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Paul Johnson: Pride Month presents an opportunity for kids to be open about who they are

Pride flags being held up in the air during pride month
Pride Month takes place throughout June (Photo: Chinnapong/Shutterstock)

June is Pride Month and, like the rest of the world, the festivities in Scotland are well underway.

Pride is a celebration of the history of gay rights and related civil rights movements which has been running since 1994.

The event is a great way to encourage young people to feel comfortable with talking about their sexuality and gender identity, especially since, at Childline, we have delivered more than 4,000 counselling sessions to young people in Scotland and across the UK over the last year with worries about these issues.

Young people spoke to trained counsellors about experiences of coming out, questioning their sexuality or gender identity, gender dysphoria, discrimination and prejudice to sexuality or gender identity, and self-acceptance.

Guest columnist, Paul Johnson, speaks on teaching about sexuality: "As children and young people grow up, it is natural for them to develop and express their sexuality in healthy ways."

Between April 2021 and March 2022, Childline delivered 490 sessions on the above concerns compared to 276 the year before – a 78% increase. We believe the sharp rise in young people needing support after being taunted and tormented is linked to children returning to face-to-face activities, following months of virtual contact due to the pandemic.

It can be a worrying time for young people who are facing these concerns, and it can be tough for parents and carers to know how to help. Pride provides an opportunity for parents and carers to acquire some knowledge around the subject in order to support their children, if they need it.

Every young person has a right to be listened to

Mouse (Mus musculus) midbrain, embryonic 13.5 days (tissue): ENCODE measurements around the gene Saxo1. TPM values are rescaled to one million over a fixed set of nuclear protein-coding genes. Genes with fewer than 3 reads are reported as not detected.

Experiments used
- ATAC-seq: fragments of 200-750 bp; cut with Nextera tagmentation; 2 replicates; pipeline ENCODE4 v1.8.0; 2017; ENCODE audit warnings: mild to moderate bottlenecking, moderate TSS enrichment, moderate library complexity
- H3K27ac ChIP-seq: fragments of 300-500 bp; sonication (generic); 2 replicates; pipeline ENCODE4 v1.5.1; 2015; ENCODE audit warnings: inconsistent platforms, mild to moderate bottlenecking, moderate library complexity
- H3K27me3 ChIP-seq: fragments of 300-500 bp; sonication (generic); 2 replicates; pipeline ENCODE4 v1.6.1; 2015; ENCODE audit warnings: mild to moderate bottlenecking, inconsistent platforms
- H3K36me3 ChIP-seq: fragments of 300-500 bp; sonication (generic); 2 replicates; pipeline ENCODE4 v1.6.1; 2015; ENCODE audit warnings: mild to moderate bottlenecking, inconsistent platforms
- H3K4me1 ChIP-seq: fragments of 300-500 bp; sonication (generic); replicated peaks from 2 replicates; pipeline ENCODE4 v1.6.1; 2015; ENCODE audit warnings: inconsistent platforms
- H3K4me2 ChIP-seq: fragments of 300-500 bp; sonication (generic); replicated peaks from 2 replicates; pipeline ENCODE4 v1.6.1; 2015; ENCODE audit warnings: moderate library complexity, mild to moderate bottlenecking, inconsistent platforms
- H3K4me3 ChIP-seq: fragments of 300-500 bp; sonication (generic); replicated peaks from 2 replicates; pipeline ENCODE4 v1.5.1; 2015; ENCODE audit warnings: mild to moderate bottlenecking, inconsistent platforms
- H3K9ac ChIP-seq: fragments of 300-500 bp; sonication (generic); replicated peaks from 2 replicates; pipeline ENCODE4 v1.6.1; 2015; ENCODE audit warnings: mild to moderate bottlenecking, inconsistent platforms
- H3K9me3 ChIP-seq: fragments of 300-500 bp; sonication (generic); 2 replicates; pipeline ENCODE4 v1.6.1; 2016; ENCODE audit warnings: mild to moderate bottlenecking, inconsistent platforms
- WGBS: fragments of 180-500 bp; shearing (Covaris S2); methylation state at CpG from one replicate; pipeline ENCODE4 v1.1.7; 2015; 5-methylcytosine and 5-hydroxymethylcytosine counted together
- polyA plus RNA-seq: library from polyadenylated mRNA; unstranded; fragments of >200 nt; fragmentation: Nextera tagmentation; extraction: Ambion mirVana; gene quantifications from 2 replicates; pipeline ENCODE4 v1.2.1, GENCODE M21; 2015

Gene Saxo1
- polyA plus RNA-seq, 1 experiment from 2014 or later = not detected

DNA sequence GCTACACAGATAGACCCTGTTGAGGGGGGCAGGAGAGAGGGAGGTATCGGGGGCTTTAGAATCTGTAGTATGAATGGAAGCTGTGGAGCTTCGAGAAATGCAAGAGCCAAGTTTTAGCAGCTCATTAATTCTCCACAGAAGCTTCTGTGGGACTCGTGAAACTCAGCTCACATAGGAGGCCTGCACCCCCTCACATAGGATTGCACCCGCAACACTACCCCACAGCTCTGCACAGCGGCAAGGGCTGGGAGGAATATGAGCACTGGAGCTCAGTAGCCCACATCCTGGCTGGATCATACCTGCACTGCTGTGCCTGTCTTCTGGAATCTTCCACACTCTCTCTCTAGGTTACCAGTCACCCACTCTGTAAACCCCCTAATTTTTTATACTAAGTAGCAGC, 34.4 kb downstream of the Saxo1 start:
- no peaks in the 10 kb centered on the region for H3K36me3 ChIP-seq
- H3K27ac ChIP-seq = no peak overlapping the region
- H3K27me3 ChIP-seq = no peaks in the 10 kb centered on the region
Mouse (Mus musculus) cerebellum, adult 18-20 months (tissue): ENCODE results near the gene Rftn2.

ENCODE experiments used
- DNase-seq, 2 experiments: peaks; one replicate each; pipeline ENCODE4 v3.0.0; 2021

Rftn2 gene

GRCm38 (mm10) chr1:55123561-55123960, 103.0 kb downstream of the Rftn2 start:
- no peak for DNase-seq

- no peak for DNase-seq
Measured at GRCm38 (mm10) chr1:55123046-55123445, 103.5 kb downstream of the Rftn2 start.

As children and young people grow up, it is natural for them to develop and express their sexuality in healthy ways. Younger children might show curiosity about sex or the changes that happen during puberty, while older teenagers might start dating or having relationships.

They may be embarrassed or uncomfortable speaking to their friends or family about these subjects, because they don’t know how to start conversations, or they may be worried that people won’t be supportive.

One way for parents and carers to help their children feel confident to speak up is by simply having a conversation with them. Just by having a chat, or perhaps looking at some of the advice on the Childline or NSPCC websites, parents can help give young people the confidence to be proud of who they are.

No matter what a young person’s experience is with coming out or speaking about their gender identity or sexuality, at Childline we believe every young person has a right to be listened to. And they should be able to speak about any worries or questions they may have without feeling judged.

Childline is here for them. They can speak to a trained counsellor over the phone on 0800 1111, by email, or in a one-to-one chat via the Childline website.


Paul Johnson is Childline team manager for Aberdeen

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